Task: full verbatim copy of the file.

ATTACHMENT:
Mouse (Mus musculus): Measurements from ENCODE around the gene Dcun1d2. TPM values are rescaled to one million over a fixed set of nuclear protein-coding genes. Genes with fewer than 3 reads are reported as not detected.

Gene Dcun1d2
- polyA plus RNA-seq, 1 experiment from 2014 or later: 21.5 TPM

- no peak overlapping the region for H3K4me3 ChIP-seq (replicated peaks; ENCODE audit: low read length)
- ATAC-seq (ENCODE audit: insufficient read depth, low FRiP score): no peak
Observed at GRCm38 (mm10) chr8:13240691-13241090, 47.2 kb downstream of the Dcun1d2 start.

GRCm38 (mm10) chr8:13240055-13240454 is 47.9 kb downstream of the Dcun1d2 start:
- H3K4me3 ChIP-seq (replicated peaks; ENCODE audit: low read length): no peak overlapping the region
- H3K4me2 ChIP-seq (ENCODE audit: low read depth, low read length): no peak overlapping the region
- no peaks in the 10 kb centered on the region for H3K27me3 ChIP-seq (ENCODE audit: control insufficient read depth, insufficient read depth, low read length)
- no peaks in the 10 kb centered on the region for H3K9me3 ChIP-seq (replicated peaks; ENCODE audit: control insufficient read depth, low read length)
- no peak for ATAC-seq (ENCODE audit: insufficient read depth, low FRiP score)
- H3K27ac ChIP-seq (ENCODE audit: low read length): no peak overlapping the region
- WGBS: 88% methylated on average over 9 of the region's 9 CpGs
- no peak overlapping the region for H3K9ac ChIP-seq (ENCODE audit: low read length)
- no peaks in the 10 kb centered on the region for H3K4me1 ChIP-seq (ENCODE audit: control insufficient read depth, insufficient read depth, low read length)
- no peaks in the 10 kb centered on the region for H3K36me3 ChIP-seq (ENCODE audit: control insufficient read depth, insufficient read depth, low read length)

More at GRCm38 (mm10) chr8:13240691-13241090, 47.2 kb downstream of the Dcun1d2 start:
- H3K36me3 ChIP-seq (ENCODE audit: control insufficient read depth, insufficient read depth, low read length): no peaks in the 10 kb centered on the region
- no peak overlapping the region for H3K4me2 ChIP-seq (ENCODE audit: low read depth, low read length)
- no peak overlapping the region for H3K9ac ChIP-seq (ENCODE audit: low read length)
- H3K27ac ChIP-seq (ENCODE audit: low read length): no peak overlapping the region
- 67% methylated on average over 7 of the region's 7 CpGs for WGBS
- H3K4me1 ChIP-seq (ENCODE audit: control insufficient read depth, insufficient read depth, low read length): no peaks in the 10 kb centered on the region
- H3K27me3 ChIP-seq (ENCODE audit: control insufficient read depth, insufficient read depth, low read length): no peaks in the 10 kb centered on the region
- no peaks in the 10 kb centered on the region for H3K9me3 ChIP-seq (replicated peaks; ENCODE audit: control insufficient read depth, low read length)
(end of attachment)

Mouse (Mus musculus): Measurements from ENCODE around the gene Dcun1d2. TPM values are rescaled to one million over a fixed set of nuclear protein-coding genes. Genes with fewer than 3 reads are reported as not detected.

Gene Dcun1d2
- polyA plus RNA-seq, 1 experiment from 2014 or later: 21.5 TPM

- no peak overlapping the region for H3K4me3 ChIP-seq (replicated peaks; ENCODE audit: low read length)
- ATAC-seq (ENCODE audit: insufficient read depth, low FRiP score): no peak
Observed at GRCm38 (mm10) chr8:13240691-13241090, 47.2 kb downstream of the Dcun1d2 start.

GRCm38 (mm10) chr8:13240055-13240454 is 47.9 kb downstream of the Dcun1d2 start:
- H3K4me3 ChIP-seq (replicated peaks; ENCODE audit: low read length): no peak overlapping the region
- H3K4me2 ChIP-seq (ENCODE audit: low read depth, low read length): no peak overlapping the region
- no peaks in the 10 kb centered on the region for H3K27me3 ChIP-seq (ENCODE audit: control insufficient read depth, insufficient read depth, low read length)
- no peaks in the 10 kb centered on the region for H3K9me3 ChIP-seq (replicated peaks; ENCODE audit: control insufficient read depth, low read length)
- no peak for ATAC-seq (ENCODE audit: insufficient read depth, low FRiP score)
- H3K27ac ChIP-seq (ENCODE audit: low read length): no peak overlapping the region
- WGBS: 88% methylated on average over 9 of the region's 9 CpGs
- no peak overlapping the region for H3K9ac ChIP-seq (ENCODE audit: low read length)
- no peaks in the 10 kb centered on the region for H3K4me1 ChIP-seq (ENCODE audit: control insufficient read depth, insufficient read depth, low read length)
- no peaks in the 10 kb centered on the region for H3K36me3 ChIP-seq (ENCODE audit: control insufficient read depth, insufficient read depth, low read length)

More at GRCm38 (mm10) chr8:13240691-13241090, 47.2 kb downstream of the Dcun1d2 start:
- H3K36me3 ChIP-seq (ENCODE audit: control insufficient read depth, insufficient read depth, low read length): no peaks in the 10 kb centered on the region
- no peak overlapping the region for H3K4me2 ChIP-seq (ENCODE audit: low read depth, low read length)
- no peak overlapping the region for H3K9ac ChIP-seq (ENCODE audit: low read length)
- H3K27ac ChIP-seq (ENCODE audit: low read length): no peak overlapping the region
- 67% methylated on average over 7 of the region's 7 CpGs for WGBS
- H3K4me1 ChIP-seq (ENCODE audit: control insufficient read depth, insufficient read depth, low read length): no peaks in the 10 kb centered on the region
- H3K27me3 ChIP-seq (ENCODE audit: control insufficient read depth, insufficient read depth, low read length): no peaks in the 10 kb centered on the region
- no peaks in the 10 kb centered on the region for H3K9me3 ChIP-seq (replicated peaks; ENCODE audit: control insufficient read depth, low read length)